Personal interlude

The Bank Holiday weekend was a bit strange for me. I learned on the Friday that a friend was getting married on the Sunday and from my distinct lack of knowledge I was clearly never invited. I was a little bit hurt; this was a friend who had drifted away after they found a new partner and yet still I had always thought they’d be back in my life one day. It felt like a faint line was being drawn under the friendship. Over the weekend, I got messages from various mutual friends asking me why I wasn’t there and whether I had known it was happening. That made it feel a lot more definite and that line became much more permanent.

I’m not going to go into a lot of history because it’s not really that relevant. I was a good friend to this person and at a time when I needed support, they weren’t there for me because they were caught up in their romance. Perhaps I did something to warrant their disappearance from my life, I honestly don’t know. Friends have theorised various scenarios and what they all demonstrate is the incredible loyalty and kindness my friends show me all the time.

As well as helping me to remember that my friends are wonderful people, the whole situation made me realise something about what we do and don’t say, what is and isn’t included. It’s possible that this errant friend realised their mistake and felt too awkward to get in touch, for example. It may have felt easier to just slink away, even though I think we all understand when people get overwhelmed, or over-excited or just too damn busy to keep in touch all the time.

The interesting thing is that one slightly awkward conversation and my attendance at – or at the least, awareness of – the wedding would have meant no one else would have known that we never really spoke any more. There was never an argument, and yet the severance of the friendship is absolute and maybe difficult questions would be asked. My presence would have made the absence of friendship less visible to the wider world. Silence didn’t keep the distance between us hidden; on the contrary, it exposed and amplified it.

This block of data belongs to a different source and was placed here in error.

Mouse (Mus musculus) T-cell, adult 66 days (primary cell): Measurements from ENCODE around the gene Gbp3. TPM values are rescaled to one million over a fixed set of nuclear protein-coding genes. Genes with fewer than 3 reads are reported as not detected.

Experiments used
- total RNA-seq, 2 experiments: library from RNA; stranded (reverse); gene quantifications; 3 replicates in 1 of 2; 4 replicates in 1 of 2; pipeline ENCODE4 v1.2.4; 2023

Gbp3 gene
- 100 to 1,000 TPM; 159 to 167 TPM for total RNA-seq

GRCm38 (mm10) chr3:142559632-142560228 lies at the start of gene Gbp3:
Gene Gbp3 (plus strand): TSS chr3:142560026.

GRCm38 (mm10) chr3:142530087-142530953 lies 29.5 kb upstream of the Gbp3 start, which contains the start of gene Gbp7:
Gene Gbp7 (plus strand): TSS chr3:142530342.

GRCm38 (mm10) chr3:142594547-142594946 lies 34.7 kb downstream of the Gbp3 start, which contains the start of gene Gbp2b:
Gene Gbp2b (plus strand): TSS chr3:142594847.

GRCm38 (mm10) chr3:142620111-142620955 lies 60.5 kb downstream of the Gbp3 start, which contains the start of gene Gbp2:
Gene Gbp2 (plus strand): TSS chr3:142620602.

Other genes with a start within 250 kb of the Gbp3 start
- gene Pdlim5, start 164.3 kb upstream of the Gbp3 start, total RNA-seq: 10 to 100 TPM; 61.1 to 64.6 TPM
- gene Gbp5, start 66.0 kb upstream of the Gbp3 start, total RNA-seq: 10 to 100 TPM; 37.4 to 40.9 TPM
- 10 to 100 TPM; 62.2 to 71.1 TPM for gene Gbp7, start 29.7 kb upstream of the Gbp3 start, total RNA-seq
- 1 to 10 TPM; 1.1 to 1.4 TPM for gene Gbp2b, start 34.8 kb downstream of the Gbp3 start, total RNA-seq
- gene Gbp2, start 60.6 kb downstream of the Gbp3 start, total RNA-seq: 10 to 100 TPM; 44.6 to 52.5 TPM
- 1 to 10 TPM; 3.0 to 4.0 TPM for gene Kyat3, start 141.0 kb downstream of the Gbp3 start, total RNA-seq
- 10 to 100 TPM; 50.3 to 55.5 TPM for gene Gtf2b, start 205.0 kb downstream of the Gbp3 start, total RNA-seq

I’m not sure what all this means, but it’s an interesting idea for a writer. How loudly do the things we consciously edit from our work echo in the final draft? What is the effect of all the things we don’t say? What is happening behind the scenes of the primary action? I don’t have any answers; it’s just something I’ll be thinking about over the next few weeks as I work on some new poems.

Maybe one day I’ll write about this whole situation and how it feels. I’m not so sure on that, because I try to focus on the positives wherever I can. Maybe I’ll write about my brilliant remaining friends instead. Or perhaps something that shows that dark moments illuminate both the light in our lives and secrets about the strange business of writing.


And just for the record, despite everything I wish this former friend of mine the utmost happiness. I wish I could have been at their wedding to tell them so. I’ve learned from this that what isn’t said can also hold weight, so perhaps the on going silence will pass on my good wishes somehow.